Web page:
Within weeks of the reported arrival of Quantrill's men, the number of robberies and other crimes increased in the area and suspicions immediately fell on Quantrill's band. On several occasions leading citizens from both Fannin and Grayson Counties approached McCulloch insisting that something be done before the situation should grow worse.
The existing official records and correspondance from McCulloch grow silent at this point, at least in terms of dealing with the Quantrill situation. Other more pressing demands seemed to have occupied the General's time.
Finally after the murder of Major Frank Butts near his Glen Eden plantation in the early winter of 1864, McCulloch was forced to face the situation. He was still experiencing problems with the deserters and conscript-avoiders who had taken refuge in the area. According to later reports from some of Quantrill's men McCulloch sent word to the guerrilla leader asking him to report to headquarters at Bonham to assist in dealing with the problem.
When Quantrill finally appeared at McCulloch's office in the Fannin County Courthouse, the General ordered his immediate arrest. At this point in history it is impossible to determine exactly what course of action McCulloch had planned. On the face of the events it seems plausible that the arrest of Quantrill was nothing more than a sop to the complaints of the citizenry.
Placing only two guards on Quantrill and one at the door to the courthouse, McCulloch went for his evening meal Almost immediately Quantrill was able to retrieve his sidearms which had been carelessly left on a cot, lock the two guards in the room, and deal with the lone guard at the door. Signalling to some of his men who were waiting across the street, Quantrill and the men spurred their horses south from the square until they reached Powder Creek. They then turned back to the northwest and galloped toward Red River.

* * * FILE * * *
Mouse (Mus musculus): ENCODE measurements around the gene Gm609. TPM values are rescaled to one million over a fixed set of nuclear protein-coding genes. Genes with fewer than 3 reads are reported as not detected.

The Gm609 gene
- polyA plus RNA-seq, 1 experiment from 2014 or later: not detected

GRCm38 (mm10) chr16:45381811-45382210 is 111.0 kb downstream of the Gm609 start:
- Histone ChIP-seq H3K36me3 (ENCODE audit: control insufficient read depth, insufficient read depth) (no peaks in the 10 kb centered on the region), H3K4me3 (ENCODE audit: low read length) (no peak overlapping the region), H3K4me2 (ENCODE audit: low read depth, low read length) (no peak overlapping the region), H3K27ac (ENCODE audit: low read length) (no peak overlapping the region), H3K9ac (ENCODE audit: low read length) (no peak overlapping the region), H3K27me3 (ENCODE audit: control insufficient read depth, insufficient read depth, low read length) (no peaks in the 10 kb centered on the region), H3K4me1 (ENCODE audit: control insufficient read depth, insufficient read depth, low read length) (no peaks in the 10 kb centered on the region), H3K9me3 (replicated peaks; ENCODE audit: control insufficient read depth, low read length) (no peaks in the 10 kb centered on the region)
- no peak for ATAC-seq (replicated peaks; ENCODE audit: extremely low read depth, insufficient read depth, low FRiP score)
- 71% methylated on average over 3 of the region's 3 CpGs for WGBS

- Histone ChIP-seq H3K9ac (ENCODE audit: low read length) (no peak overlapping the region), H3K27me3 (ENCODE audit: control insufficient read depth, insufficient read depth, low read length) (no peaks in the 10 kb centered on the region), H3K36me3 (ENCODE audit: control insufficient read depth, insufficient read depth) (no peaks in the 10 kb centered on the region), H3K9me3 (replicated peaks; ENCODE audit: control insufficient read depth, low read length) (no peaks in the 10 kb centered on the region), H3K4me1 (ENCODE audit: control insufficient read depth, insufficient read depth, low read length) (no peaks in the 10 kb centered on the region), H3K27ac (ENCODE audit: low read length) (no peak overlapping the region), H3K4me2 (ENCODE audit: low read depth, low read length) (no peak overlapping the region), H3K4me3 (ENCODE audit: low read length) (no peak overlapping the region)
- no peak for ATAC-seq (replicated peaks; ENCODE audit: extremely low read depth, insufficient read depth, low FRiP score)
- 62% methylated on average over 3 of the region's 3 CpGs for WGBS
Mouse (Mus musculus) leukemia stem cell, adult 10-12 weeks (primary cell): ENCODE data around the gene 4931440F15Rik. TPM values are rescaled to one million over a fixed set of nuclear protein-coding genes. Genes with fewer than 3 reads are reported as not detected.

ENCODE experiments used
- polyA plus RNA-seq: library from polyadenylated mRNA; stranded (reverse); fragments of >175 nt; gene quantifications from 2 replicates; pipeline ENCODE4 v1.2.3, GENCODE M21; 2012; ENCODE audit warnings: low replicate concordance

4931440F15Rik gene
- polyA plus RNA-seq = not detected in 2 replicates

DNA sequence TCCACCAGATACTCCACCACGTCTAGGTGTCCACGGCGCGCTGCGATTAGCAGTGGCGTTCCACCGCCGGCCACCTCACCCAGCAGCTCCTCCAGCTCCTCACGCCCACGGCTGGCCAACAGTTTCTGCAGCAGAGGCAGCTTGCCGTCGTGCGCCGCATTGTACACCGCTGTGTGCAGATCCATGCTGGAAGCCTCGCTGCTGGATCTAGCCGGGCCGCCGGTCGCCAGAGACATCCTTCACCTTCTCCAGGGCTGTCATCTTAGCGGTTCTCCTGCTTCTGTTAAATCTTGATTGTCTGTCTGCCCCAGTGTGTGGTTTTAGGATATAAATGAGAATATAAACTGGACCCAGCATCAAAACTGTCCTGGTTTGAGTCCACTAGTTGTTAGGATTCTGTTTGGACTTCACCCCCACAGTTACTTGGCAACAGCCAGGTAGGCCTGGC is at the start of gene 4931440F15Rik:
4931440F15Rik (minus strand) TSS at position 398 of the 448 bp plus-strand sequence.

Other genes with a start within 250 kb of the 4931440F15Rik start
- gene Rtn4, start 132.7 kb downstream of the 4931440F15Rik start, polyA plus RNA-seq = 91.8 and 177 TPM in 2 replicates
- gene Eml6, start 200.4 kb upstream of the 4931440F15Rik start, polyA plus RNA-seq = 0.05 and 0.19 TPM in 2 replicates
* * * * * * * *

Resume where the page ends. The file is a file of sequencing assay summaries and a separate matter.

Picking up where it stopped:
When McCulloch was apprised of the escape, he sent Major Martin and some men in pursuit, but the escapee was too far ahead to be captured. Quantrill and his group finally reached Colbert's Ferry and crossed into Indian Territory escaping McCulloch's jurisdiction.
With Quantrill out of the way, McCulloch could turn his attention to those matters he deemed more important, namely the problem of the deserters and the conscripts who had failed to report for duty. Late in the autumn of 1863 before he had had his confrontation with Quantrill, McCulloch had received a communique from Lt. General Kirby Smith doubting McCulloch's plan to act in a conciliatory manner toward the wanted men. Smith again suggested that McCulloch use Quantrill's band of "Missourians." Smith stated, "They not being from the State will make them more effective. They are bold fearless men, and moreover, from all representations, are under very fair discipline.
Finally McCulloch was able to report that, "the deserters and absentees came out from the brush in a body, and reported 303 strong. Besides the 303 who came in a body, 335 have reported at the office through the influence of some leading men of this section. I have made concessions to these men that they did not deserve, but I have done it for the good of the country."